The first concept – the aboriginal foundations of Canada – is probably the idea which will attract the greatest attention and debate. Saul contends that there is an “unconscious” culture in Canada which is rooted in aboriginal ways. He argues that Canadian culture and identity has a tripod structure, with a leg in each of the British, French and aboriginal cultures, and that the country runs into trouble when it attempts to deny its aboriginal roots. By this, he means that there is an aboriginal tradition of diverse citizenship (the expanding circle) and accommodation and acceptance of diversity which has always pervaded Canadian society, and that this was adopted from the First Nations. He argues this métissage concept through the lens of Canadian exceptionalism – that this melding of ways is uniquely Canadian, and sets our country apart from the United States and the European nation-state model.
I like some aspects of this métissage concept for Canadian identity. The acceptance of diversity has become part of a post-1960s model of Canadian identity which has increasingly been promoted by the Canadian government (and also by the interculturalisme model of successive Quebec governments). Canadian federalism also embraces certain aspects of the creative tensions of conflict, rather than seeking definitive resolutions of divisive issues. However, it is Saul’s argument that these concepts are direct extensions of aboriginal concepts – and that they were adopted from those models by Euro-Canadians – which I find difficult to accept on a historical basis. It is true that for part of the colonial period of New France there was much intermingling of European settlers and the aboriginal peoples who taught them how to survive in Canada, and partnered with them in trade ventures. However, the 19th and 20th centuries have not been a period marked by Euro-Canadians learning from aboriginal groups and trying to live alongside them, but rather of deliberately isolating First Nations communities and attempting to force them to assimilate into Western models of living.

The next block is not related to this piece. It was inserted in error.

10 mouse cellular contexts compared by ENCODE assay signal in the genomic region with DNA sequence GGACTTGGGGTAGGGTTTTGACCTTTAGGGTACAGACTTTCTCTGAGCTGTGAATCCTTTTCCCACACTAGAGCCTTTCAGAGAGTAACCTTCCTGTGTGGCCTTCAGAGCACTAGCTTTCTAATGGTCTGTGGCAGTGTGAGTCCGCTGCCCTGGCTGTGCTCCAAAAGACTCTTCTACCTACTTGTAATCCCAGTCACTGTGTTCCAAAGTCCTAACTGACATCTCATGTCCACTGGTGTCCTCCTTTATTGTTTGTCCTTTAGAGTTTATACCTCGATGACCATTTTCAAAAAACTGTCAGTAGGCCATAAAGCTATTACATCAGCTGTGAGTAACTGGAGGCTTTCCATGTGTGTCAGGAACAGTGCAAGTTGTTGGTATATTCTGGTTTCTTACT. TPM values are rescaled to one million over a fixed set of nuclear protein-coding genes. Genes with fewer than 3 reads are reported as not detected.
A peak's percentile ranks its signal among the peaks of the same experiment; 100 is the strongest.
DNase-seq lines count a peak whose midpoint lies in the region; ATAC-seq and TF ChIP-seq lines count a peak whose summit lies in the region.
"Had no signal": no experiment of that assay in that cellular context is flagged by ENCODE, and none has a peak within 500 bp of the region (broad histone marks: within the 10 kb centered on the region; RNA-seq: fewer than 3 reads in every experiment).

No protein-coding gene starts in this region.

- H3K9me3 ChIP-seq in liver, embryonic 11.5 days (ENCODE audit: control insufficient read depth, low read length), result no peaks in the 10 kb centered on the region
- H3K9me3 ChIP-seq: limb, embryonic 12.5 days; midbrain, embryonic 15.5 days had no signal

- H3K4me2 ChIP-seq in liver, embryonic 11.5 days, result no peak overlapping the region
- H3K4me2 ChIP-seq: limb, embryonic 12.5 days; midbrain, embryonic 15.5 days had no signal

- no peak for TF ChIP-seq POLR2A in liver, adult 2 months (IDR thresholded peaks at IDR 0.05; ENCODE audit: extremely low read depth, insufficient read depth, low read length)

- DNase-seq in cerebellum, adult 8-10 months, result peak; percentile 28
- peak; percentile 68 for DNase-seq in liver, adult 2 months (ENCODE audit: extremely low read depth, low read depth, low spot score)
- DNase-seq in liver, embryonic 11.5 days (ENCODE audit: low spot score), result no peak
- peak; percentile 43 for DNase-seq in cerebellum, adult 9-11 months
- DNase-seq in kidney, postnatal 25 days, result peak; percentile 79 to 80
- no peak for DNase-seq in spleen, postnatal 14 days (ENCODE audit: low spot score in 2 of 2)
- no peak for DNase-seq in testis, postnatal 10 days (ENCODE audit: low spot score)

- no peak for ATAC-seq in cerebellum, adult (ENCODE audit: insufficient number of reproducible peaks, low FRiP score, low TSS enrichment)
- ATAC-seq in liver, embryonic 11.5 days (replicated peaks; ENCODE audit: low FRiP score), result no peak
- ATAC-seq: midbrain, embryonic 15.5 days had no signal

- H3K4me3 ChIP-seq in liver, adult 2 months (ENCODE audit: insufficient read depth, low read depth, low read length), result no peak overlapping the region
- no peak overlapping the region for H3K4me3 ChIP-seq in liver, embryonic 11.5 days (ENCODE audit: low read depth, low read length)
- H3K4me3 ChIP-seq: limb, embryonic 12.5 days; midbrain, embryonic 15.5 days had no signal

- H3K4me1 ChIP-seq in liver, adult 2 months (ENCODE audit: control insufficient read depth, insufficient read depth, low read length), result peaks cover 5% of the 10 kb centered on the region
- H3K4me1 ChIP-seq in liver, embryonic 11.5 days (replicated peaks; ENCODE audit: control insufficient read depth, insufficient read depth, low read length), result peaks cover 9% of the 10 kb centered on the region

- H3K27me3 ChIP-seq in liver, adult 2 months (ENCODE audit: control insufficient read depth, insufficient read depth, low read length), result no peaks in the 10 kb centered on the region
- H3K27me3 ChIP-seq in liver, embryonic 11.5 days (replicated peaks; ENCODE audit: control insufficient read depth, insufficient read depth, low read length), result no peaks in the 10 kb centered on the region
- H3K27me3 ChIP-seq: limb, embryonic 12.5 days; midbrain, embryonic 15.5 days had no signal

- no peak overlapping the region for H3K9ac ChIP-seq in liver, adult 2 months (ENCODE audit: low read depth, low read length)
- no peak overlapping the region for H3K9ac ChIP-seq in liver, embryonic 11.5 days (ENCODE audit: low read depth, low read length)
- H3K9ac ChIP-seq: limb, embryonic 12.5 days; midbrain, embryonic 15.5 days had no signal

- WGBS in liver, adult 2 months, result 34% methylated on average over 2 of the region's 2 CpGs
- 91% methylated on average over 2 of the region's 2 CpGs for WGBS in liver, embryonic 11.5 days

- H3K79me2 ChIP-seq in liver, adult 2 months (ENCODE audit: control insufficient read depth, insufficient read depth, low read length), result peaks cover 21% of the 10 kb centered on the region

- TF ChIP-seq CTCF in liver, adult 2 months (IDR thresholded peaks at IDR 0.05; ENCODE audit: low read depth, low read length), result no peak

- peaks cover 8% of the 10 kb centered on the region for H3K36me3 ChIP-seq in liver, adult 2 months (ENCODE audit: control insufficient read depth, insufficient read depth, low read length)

While Saul may like to believe that Lester Pearson’s peacekeeping initiative during the Suez crisis was inspired by an unconscious awareness of aboriginal models of conflict resolution, he provides no evidence to support this assertion, and I don’t find it credible. The same applies to his idea that the minimal impairment test used in the Canadian legal system (established in the Oakes case) derives from aboriginal systems of justice. Saul often confuses similarity for causality, and then attempts to shoehorn these similarities into an “unconscious culture” pseudo-psychological model of explanation. In the case of Oakes, it would have been just as easy to assert that Canadians are libertarian by nature, given that minimal impairment is based on the idea of a maximum freedom of action, until it infringes on another’s freedoms. Moreover, the case that Saul makes that Canada is somehow different from the United States in its aboriginal culture makes little sense. Why, given that both countries had indigenous aboriginal populations, and then both long rejected the contributions of first nations, should Canada have these traditions as part of its unconscious culture when the United States, allegedly, does not?
None of this is intended to argue that the concepts which Saul likes from aboriginal cultures, such as the expanding circle model of citizenship, are not valuable ones to draw upon in the present to refashion our ideas about Canadian identity for the future. But it is disingenuous (and perhaps tinged with a little bit of revisionist liberal guilt), to claim that these concepts have always been an integral part of “the Canadian way of doing things”. Canada does need to come to terms with its aboriginal peoples and colonial past, but pretending that aboriginal ways were always part and parcel of how our government and cultural elites have thought about and organized the country does not square with the historical record.